Background: Asthma and chronic obstructive pulmonary disease (COPD) are frequent in the general population. These diseases can worsen the quality of life of people suffering from them, limiting their daily activities and disrupting their sleep at night. Some questionnaires to measure the impact of the diseases on the daily life of patients are available. The measurements of subjective outcomes have become a part of clinical practice, and are used very frequently in clinical trials. Our aim was to describe how data on HRQoL in asthma and COPD are reported in papers published in the medical literature. Methods: We identified papers on the recent respiratory drugs (chemical, not biological), that reported the HRQoL measurement and that were published from 2009 to April 2014. We planned to describe data about HRQoL, and we had no intention of comparing the degree of efficacy of drugs. Results: The most used questionnaires are the Asthma Quality of Life Questionnaire (AQLQ) and the Saint George's Respiratory Questionnaire (SGRQ). These tools, administered at the baseline and at the end of the study (and interim evaluations in the longer studies) allowed for the identification of improvements as perceived by the patient after the treatment, even if in some cases these improvements were limited and not clinically relevant. Subjective measurements have always been placed among the secondary endpoints and the number of patients (estimated for the main endpoint) has often statistically overestimated the result. In addition, it is clear that subjective data is normally reported, but rarely commented on. Conclusions: There are some methodology aspects that should be discussed in more depth, for example the necessity to express variations in the subjective perception, not as p-value but as effect-size.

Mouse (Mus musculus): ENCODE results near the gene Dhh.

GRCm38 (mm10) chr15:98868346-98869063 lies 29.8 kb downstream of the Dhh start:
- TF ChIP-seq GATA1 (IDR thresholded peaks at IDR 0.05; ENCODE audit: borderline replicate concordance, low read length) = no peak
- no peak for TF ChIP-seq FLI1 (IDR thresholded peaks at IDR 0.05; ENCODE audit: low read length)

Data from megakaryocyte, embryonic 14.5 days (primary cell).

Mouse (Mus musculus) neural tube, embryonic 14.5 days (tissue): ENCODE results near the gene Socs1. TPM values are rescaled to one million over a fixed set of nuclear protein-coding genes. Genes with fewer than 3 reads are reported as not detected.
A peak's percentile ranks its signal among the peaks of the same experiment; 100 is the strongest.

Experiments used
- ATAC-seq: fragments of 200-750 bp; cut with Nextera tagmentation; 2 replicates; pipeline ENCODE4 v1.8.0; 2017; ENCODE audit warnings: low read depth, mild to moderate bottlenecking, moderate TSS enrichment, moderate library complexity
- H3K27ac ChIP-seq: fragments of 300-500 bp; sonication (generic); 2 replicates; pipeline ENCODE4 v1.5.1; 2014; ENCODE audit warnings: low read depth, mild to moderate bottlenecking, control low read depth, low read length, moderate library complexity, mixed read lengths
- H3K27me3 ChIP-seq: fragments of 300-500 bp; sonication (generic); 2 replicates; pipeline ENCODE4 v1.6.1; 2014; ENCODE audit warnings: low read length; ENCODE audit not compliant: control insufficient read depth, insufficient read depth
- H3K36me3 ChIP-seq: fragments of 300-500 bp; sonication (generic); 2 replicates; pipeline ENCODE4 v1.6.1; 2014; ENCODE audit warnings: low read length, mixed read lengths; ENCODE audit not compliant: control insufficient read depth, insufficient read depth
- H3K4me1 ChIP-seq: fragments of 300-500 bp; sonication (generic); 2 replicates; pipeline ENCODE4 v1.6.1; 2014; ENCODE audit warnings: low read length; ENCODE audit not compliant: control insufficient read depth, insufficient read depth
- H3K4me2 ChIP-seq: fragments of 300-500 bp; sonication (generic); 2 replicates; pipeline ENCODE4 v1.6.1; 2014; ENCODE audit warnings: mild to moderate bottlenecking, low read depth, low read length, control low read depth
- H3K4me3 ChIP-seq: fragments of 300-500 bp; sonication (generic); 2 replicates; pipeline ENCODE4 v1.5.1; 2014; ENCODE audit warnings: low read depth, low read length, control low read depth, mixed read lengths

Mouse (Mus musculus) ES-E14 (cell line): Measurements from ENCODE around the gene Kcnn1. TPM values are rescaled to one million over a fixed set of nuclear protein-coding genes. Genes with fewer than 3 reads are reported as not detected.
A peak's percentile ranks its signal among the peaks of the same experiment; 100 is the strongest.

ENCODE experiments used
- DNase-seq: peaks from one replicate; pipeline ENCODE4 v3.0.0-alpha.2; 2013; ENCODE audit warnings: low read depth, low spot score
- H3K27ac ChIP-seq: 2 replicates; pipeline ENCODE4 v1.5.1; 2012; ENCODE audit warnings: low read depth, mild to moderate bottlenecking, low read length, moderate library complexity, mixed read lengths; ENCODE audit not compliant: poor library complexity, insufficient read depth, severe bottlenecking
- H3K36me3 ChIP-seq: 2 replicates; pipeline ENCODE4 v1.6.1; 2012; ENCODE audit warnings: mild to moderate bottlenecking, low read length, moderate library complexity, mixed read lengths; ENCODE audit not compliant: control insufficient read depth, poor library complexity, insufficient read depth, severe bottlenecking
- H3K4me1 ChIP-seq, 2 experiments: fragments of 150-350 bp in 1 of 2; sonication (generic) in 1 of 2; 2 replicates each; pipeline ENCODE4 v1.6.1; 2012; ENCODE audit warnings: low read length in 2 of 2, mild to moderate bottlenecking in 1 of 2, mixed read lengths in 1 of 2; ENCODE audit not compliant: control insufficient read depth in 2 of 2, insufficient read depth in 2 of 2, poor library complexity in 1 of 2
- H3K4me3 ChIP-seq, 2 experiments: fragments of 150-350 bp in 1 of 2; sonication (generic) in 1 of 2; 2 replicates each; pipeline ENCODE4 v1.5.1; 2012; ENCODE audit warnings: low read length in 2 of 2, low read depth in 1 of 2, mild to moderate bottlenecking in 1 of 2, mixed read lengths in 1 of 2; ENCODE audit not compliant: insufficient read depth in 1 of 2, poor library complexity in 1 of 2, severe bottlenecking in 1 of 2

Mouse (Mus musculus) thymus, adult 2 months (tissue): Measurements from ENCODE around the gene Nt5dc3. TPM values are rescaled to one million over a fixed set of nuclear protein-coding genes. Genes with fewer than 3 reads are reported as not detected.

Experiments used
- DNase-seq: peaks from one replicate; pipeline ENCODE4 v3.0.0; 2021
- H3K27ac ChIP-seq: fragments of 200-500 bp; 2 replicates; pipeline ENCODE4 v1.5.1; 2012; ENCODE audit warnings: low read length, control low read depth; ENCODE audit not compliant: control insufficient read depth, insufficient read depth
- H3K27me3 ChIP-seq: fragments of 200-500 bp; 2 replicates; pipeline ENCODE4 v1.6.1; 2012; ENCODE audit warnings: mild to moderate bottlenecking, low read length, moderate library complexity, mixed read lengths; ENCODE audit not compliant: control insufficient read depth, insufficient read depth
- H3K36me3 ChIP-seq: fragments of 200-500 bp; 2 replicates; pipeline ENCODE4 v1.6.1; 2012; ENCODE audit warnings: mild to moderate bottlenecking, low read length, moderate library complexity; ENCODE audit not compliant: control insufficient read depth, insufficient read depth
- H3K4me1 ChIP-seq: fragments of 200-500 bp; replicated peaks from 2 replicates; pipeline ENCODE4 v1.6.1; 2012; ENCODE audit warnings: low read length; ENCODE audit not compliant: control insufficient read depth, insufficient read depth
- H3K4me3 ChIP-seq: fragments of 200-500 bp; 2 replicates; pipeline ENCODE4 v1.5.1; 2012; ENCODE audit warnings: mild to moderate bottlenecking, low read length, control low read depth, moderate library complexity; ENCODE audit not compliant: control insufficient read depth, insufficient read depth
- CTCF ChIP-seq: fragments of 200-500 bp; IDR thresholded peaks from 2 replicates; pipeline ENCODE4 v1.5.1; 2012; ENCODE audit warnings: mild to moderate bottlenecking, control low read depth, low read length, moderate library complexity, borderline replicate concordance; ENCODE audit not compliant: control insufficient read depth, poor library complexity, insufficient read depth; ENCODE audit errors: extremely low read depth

- Asthma quality of life questionnaire
- Asthma, COPD
- Health-related quality of life
- Saint George's respiratory questionnaire
ASJC Scopus subject areas
- Pulmonary and Respiratory Medicine